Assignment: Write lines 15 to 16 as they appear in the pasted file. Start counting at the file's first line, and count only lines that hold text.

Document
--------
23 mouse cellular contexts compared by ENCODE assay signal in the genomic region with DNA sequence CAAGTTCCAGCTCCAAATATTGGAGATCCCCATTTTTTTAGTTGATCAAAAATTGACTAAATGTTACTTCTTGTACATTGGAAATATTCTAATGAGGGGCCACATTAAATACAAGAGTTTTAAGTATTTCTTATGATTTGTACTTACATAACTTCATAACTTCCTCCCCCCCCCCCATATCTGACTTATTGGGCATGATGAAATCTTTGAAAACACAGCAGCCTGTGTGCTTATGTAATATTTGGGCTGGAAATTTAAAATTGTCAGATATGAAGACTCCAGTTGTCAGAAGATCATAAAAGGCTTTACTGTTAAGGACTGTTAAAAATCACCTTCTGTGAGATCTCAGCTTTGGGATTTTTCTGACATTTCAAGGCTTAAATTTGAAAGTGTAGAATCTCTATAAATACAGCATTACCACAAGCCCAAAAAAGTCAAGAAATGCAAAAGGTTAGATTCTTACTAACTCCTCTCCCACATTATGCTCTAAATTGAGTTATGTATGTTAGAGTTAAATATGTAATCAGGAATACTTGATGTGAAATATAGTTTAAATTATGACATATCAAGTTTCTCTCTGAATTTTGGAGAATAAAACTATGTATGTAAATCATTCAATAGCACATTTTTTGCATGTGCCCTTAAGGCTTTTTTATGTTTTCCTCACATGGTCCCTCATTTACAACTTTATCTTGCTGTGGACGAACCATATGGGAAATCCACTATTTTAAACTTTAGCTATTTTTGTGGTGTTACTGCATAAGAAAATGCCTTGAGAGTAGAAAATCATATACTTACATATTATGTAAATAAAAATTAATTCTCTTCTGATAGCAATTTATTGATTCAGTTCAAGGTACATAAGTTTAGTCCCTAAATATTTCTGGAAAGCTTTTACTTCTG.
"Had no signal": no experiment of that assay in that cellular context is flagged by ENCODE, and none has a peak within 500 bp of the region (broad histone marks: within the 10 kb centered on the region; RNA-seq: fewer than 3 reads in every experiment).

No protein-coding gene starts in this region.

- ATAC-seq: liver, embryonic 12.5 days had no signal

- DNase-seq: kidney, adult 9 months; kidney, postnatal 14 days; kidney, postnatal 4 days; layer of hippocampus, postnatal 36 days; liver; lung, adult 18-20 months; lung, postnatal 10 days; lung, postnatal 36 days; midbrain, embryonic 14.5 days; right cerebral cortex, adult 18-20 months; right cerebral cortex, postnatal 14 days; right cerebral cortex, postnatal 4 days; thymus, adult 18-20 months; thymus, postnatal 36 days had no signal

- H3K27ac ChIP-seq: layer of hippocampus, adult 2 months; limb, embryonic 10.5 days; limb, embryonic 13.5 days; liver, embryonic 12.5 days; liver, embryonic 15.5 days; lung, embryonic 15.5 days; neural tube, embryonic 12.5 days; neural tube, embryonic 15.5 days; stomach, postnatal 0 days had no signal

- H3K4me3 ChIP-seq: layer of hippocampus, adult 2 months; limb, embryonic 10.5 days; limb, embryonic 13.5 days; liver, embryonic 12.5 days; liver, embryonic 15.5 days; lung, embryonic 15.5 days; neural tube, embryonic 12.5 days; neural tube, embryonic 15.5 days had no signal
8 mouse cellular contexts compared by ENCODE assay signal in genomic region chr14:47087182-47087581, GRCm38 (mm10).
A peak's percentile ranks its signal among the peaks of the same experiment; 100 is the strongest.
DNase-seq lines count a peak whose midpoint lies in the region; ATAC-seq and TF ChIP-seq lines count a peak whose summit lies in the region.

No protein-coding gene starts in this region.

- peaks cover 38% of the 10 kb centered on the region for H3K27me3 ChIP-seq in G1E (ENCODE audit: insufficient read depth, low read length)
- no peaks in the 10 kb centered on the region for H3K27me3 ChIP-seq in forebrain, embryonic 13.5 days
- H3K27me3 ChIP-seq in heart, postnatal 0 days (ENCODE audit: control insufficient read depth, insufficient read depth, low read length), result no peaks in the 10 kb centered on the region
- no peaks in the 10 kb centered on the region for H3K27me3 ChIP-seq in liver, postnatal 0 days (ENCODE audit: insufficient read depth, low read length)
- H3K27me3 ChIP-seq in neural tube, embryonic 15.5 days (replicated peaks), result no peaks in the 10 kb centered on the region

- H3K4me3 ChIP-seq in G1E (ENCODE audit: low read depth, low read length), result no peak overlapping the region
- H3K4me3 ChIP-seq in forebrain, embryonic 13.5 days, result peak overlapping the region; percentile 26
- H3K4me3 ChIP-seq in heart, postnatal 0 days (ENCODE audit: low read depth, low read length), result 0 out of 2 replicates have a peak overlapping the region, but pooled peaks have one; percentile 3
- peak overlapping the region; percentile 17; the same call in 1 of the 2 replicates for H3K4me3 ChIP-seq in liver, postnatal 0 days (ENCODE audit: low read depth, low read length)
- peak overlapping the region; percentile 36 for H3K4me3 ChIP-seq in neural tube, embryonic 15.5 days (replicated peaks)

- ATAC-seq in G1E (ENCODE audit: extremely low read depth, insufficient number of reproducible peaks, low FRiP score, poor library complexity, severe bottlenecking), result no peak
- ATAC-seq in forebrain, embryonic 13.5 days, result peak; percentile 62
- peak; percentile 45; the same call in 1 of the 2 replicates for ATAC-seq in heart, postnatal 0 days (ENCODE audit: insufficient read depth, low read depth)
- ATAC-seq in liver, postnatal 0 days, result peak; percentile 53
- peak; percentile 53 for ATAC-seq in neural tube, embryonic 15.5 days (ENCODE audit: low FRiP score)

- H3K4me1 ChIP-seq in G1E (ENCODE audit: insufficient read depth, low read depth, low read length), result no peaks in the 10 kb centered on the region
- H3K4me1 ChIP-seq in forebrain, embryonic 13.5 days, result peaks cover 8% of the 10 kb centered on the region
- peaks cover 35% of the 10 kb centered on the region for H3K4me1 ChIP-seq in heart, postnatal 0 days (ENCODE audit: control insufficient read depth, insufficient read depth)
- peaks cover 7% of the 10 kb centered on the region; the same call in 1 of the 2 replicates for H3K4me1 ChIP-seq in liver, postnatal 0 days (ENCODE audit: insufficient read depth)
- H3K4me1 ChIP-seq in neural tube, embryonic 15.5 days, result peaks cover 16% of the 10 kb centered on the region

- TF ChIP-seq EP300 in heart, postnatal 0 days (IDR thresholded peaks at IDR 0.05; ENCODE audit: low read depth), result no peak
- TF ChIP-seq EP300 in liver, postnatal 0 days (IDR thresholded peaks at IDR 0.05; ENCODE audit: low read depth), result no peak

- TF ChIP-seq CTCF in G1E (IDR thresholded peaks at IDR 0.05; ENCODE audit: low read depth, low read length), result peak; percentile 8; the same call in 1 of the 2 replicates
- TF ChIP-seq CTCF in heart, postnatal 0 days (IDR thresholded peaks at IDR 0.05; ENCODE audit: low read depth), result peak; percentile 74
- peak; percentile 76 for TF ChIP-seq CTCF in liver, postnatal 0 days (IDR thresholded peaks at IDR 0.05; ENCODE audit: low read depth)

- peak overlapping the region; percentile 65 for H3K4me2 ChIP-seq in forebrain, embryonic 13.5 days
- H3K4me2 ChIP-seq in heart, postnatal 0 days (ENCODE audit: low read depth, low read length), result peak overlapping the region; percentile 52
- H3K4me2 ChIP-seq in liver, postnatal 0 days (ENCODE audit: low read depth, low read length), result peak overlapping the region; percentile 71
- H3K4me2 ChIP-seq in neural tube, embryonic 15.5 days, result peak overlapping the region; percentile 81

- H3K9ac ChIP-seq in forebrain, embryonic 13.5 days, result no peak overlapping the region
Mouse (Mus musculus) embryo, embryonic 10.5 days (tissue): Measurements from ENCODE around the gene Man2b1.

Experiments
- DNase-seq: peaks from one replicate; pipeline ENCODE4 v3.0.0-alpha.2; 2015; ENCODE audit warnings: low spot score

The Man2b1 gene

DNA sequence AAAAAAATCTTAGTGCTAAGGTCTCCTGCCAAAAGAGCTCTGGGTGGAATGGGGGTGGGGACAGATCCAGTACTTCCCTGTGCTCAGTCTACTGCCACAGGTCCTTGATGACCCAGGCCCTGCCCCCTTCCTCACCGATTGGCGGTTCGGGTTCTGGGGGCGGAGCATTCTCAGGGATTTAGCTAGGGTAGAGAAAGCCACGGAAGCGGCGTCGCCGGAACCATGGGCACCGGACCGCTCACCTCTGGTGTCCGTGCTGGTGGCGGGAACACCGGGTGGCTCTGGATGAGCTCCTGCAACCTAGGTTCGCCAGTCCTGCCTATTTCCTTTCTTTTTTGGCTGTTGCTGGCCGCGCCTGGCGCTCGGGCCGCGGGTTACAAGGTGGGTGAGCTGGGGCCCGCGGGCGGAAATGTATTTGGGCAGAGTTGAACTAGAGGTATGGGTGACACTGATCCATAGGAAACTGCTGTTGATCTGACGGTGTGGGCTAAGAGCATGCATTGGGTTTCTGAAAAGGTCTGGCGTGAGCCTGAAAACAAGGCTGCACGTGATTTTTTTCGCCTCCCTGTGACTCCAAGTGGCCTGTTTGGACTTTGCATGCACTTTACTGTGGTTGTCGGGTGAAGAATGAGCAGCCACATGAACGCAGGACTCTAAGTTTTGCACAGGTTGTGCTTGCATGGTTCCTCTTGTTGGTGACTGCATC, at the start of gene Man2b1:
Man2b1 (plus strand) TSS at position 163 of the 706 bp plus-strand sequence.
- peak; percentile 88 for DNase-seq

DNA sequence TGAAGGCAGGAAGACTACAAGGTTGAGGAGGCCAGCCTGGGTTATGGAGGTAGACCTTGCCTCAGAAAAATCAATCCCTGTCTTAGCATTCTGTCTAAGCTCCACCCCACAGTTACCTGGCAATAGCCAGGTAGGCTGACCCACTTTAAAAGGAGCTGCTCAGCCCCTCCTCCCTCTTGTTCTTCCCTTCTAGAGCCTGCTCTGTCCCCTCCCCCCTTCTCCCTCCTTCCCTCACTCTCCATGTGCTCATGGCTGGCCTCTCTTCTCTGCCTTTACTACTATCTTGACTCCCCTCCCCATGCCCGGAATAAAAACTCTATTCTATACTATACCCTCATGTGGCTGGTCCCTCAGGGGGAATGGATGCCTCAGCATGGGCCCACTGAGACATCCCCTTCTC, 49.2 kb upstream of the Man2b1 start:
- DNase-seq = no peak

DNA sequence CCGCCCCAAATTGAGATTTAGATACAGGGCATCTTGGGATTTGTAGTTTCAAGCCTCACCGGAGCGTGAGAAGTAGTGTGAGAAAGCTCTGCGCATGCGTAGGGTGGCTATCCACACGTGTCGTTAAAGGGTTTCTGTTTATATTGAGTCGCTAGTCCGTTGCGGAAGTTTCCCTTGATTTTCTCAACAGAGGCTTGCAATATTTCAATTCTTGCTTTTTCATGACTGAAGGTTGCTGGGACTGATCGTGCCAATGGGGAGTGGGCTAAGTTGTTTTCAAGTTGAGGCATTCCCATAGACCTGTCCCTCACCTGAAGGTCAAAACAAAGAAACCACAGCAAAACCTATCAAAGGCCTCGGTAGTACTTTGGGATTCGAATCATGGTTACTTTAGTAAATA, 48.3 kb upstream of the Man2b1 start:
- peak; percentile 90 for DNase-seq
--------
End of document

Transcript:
- no peaks in the 10 kb centered on the region for H3K27me3 ChIP-seq in liver, postnatal 0 days (ENCODE audit: insufficient read depth, low read length)
- H3K27me3 ChIP-seq in neural tube, embryonic 15.5 days (replicated peaks), result no peaks in the 10 kb centered on the region